Allan Crosthwaite

Enrollment Coordinator for the Child Development Center

Allan Crosthwaite

Allan Crosthwaite

Allan Crosthwaite sounds like a professor; he uses a lot of big words, and speaks voluminously at a high speed. But instead of coming off as intimidating, the enrollment coordinator for the Child Development Center (CDC) is quite charming.

Crosthwaite, a Riverside native, does enjoy many academic hobbies; his interests span the gamut from British history to geology, astronomy and historical science. He is an avid photographer and specializes in astrophotography, taking pictures of planets and star formations.

“I enjoy paying attention to what’s happening in the sky,” he said.

And when he’s not viewing the sky from a telescope or camera lens, he is looking up at the stars as he runs marathons, or during one of his regular camping trips to Joshua Tree. For many reasons, he attributes his varied interests to his time spent at UCR.

Crosthwaite has logged in a total of 22 years at UCR. For the past three years, he has worked at the Child Development Center (CDC) as an enrollment coordinator, where he helps the CDC to implement new software and acquires grants to keep costs and expenses down.

Crosthwaite spent most of his career at the Center for Bibliographic Studies and Research (CBSR), working on several grant-funded projects. He trained volunteers to report on various projects, worked on digitizing California’s early newspapers, and catalogued and reported rare books for the libraries’ collection.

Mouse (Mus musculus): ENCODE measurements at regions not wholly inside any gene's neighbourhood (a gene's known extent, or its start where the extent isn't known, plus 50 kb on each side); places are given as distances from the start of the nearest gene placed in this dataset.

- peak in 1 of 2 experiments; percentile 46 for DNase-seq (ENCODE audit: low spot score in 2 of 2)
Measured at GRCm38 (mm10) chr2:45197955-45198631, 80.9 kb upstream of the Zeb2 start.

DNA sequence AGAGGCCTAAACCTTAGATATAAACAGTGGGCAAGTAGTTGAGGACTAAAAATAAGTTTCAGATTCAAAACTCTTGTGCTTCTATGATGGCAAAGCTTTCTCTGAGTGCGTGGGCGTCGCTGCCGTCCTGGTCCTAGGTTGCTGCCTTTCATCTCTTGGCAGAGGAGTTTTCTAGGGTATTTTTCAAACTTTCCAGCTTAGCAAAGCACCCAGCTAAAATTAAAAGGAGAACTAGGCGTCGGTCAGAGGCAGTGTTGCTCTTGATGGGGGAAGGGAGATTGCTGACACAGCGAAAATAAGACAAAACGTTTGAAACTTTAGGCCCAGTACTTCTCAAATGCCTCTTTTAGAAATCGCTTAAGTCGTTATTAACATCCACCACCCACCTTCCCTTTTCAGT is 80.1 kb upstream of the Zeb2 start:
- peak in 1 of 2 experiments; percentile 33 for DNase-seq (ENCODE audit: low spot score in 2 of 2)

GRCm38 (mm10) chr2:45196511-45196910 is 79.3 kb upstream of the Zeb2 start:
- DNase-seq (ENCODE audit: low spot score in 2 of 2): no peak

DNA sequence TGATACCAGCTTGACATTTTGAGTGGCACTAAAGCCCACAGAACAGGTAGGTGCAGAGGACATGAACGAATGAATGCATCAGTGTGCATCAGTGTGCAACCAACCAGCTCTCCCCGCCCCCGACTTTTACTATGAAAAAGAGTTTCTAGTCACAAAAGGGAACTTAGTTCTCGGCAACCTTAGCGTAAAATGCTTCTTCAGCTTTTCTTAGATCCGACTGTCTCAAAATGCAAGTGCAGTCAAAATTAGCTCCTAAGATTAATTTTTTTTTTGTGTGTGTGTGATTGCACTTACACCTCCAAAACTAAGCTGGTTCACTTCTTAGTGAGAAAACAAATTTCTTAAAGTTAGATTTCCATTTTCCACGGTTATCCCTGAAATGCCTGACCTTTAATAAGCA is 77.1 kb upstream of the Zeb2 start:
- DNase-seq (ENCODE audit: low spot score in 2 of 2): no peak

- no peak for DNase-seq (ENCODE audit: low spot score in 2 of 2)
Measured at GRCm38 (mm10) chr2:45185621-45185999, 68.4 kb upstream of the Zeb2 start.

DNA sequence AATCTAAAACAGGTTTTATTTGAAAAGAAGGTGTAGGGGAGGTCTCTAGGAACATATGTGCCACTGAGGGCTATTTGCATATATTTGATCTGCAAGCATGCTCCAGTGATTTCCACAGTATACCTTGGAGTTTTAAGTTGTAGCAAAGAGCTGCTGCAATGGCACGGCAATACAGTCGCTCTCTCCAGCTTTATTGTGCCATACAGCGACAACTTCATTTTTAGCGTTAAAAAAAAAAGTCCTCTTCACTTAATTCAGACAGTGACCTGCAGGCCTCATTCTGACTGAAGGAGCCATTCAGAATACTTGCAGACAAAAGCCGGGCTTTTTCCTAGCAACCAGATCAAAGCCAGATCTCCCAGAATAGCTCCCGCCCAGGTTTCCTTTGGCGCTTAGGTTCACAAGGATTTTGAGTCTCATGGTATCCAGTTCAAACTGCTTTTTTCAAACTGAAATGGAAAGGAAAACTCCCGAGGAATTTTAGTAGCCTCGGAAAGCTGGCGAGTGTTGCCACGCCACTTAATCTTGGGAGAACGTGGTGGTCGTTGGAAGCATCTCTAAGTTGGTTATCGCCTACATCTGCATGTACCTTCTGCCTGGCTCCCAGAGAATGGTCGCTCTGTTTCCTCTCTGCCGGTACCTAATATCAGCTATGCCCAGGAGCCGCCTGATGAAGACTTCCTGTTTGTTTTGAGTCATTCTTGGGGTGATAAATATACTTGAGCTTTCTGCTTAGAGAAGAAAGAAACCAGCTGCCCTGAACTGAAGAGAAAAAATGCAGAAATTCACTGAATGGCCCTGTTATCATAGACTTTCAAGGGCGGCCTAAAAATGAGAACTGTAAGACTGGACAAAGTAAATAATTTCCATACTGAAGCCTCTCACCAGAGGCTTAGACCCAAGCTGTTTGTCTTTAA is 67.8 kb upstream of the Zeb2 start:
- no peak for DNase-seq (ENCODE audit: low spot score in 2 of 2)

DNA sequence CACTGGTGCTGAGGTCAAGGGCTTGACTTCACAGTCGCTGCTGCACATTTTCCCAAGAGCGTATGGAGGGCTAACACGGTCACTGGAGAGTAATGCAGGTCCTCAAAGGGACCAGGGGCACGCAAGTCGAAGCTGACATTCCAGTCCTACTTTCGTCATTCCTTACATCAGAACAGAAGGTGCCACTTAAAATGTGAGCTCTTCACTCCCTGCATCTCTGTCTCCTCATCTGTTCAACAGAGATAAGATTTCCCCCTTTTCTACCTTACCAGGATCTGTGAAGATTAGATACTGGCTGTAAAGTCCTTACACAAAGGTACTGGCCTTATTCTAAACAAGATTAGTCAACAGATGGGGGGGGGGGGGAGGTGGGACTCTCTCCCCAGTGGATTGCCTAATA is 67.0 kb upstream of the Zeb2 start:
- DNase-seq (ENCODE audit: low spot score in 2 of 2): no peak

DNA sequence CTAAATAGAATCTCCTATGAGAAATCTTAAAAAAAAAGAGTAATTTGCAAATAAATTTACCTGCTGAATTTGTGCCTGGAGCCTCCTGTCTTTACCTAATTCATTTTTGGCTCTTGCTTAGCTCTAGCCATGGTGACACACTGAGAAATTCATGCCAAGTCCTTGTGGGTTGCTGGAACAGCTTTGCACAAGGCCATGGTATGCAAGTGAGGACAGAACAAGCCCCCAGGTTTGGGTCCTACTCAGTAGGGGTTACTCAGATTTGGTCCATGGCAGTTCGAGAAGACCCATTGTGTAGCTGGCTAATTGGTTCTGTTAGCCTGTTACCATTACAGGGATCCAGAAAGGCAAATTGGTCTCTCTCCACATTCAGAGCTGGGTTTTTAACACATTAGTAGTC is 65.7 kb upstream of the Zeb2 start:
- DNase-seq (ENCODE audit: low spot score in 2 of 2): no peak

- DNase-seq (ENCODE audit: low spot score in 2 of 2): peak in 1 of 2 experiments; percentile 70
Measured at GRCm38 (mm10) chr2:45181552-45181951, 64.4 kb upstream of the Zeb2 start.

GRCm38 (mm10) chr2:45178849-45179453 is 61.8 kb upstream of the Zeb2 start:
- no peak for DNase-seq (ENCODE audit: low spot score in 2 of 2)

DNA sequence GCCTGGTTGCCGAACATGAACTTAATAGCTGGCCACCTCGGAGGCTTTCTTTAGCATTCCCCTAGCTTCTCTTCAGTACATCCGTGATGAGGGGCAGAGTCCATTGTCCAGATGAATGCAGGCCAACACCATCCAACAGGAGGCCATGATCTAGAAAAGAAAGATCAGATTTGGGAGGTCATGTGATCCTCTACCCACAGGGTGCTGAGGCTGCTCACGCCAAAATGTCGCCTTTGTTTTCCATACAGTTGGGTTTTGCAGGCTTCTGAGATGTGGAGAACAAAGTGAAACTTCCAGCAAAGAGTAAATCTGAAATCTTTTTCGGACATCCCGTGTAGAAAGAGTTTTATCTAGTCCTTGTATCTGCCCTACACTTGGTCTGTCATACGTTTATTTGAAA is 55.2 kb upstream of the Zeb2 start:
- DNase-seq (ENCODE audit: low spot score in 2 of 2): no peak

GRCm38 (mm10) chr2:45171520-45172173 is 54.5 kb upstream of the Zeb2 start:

“My work just kept getting more interesting and complex,” he said.

One of his projects, the English Short Title Catalogue, dealt with books printed from 1473 up to 1800. Crosthwaite travelled to England on different occasions to work with other libraries in hopes of cataloguing more rare books. During this time, Crosthwaite began to learn a great deal about British history.

“As I catalogued my way through the many collections, I realized that during the Renaissance and Enlightenment, people knew and understood that they were living through key parts of history, and they tried hard to record all of it,” he said. “It’s very fascinating because the birth of so much of our culture happened there.”

Due to budgetary constraints, Crosthwaite was laid off from his job at CBSR in 2008. Fortunately, he was preferentially rehired and given a position at the CDC.

“The CDC people made me feel welcome. All of the teachers and staff are incredibly warm people and I’m very proud of this place,” Crosthwaite said . “There is no place better at what we do in the Inland Empire, and it’s a crying shame that there aren’t more centers like ours.”

Crosthwaite has employed the skills he learned working with libraries and the CBSR to update software at the CDC and acquire grants for the center, because “it’s quite expensive running a school for children.”

“Outside UCR, the CDC is perceived as a place where people just babysit and watch kids. But the CDC is far from ‘just watching kids.’ Children gain a social sophistication that makes them better students in the future,” he said. “The kids leave at the level of kindergarten and above. They get introduced to the expectations of the classroom, to the fun of learning and are fully expected to enjoy and excel at primary school.”

Reflecting on his time at UCR, Crosthwaite is both grateful and hopeful. He thinks of UCR administrators as a “good bunch of people,” and envisions a day when places like the CDC proliferate and bring up the national level of education.

“I’m glad that our people at the top are working on this. More needs to be done to make this kind of education available to more kids,” Crosthwaite said with pride. “I feel very strongly about this place. Schools and the education system would be much better off if there were more places like the CDC.” — Konrad Nagy

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